Many peer-reviewed publications show that Bisphenol A (BPA)-based polycarbonate (PC) and all other commonly used hard and clear (HC) plastics (e.g., polyethylene terephthalate (PET), glycol-modified polyethylene terephthalate (PETG), and polystyrene (PS)) leach endocrine disrupting chemicals that most commonly exhibit estrogenic activity (EA). BPA is only one of many hundreds of chemicals having EA or anti- EA used to manufacture HC plastic products. Chemicals having EA or anti-EA have been reported to have significant adverse effects on many behavioral and physiological processes such as sperm counts, uterine and ovarian functions, aggressive behaviors, and some types of cancers. These adverse effects sometimes occur at very low (picomolar to nanomolar) concentrations, especially on fetal or developing mammals (including humans). PlastiPure's (PPi's) data show that no consumer products or packaging made from EA-free** HC plastic are currently commercially available, including those made from PC substitutes currently advertised as BPA-free or phthalate-free. In fact, BPA-free plastics often release chemicals having more EA than do plastics made using BPA (e.g., PC plastics), especially when exposed to sunlight or other UV wavelengths. In order to meet a commercial and health-related need for plastics free of EA and anti-EA (EA-free** plastics), PPi is submitting a Phase II SBIR grant to confirm that it has developed a set of EA-free** resins that directly substitute for PC, PET, PETG, and PS resins that have many advantageous characteristics in different combinations, e.g., HC, microwavable, resistant to UV light and moisture, acid resistant, cold-tolerant (including freezing), and suitable for making thick- or thin-layered plastics, some of which have an oxygen barrier. PPi proposes to confirm that plastic products manufactured from these EA-free** resins remain EA- free** before and after common-use stresses of heat, moisture, UV and microwave radiation. PPi will use two very sensitive, reproducible and accurate in vitro assays and an in vivo assay to confirm that no chemicals having detectable EA are released from these resins or plastic products before or after stressing. Collectively, the novel EA-free**, BPA-free, HC plastics to be developed on this Phase II grant would replace PET, PETG, and other HC beverage and food-contacting plastics in highest-volume current use that all release chemicals having EA**. Products produced from these resins represent the best commercial opportunity, and the greatest potential reduction in chemicals having EA** that are currently released from plastics and ingested by consumers world-wide.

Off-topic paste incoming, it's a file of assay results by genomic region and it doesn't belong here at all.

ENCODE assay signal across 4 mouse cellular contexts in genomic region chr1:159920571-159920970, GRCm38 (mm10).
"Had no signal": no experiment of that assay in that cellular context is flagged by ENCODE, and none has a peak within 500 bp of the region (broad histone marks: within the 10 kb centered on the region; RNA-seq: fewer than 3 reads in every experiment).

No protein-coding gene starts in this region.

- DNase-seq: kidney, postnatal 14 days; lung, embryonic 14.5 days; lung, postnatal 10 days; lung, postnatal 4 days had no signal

Many peer-reviewed papers report that commonly used hard and clear (HC) plastics leach chemicals having estrogenic activity (EA) regardless of whether they have bisphenol A (BPA), such as polycarbonate (PC), or are BPA-free such as polyethylene terephthalate (PET), glycol-modified polyethylene terephthalate (PETG), and polystyrene (PS). Ingestion of chemicals having EA by mammals (including humans) have been associated with causing various disorders including uterine dysfunction, higher rates of some cancers, reduced sperm count, and abnormal brain maturation leading to pathologies such as learning disabilities, disorders of attention, motivation, emotion, cognitive development, and changes in aggressive behavior and sexual orientation. Given such potential adverse effects of chemicals having EA, there is high scientific, societal, and commercial merit for PlastiPure to develop novel EA-Free resins and single- and multi-layer plastics to replace EA-containing PC, PET, PETG, and PS plastic packaging used currently to contain most foodstuffs.
|Myers, Sharon L; Yang, Chun Z; Bittner, George D et al. (2015) Estrogenic and anti-estrogenic activity of off-the-shelf hair and skin care products. J Expo Sci Environ Epidemiol 25:271-7|
|Yang, Chun Z; Casey, Warren; Stoner, Matthew A et al. (2014) A robotic MCF-7:WS8 cell proliferation assay to detect agonist and antagonist estrogenic activity. Toxicol Sci 137:335-49|
|Bittner, George D; Yang, Chun Z; Stoner, Matthew A (2014) Estrogenic chemicals often leach from BPA-free plastic products that are replacements for BPA-containing polycarbonate products. Environ Health 13:41|
|Stoner, Matthew A; Yang, Chun Z; Bittner, George D (2014) A robotic BG1Luc reporter assay to detect estrogen receptor agonists. Toxicol In Vitro 28:916-25|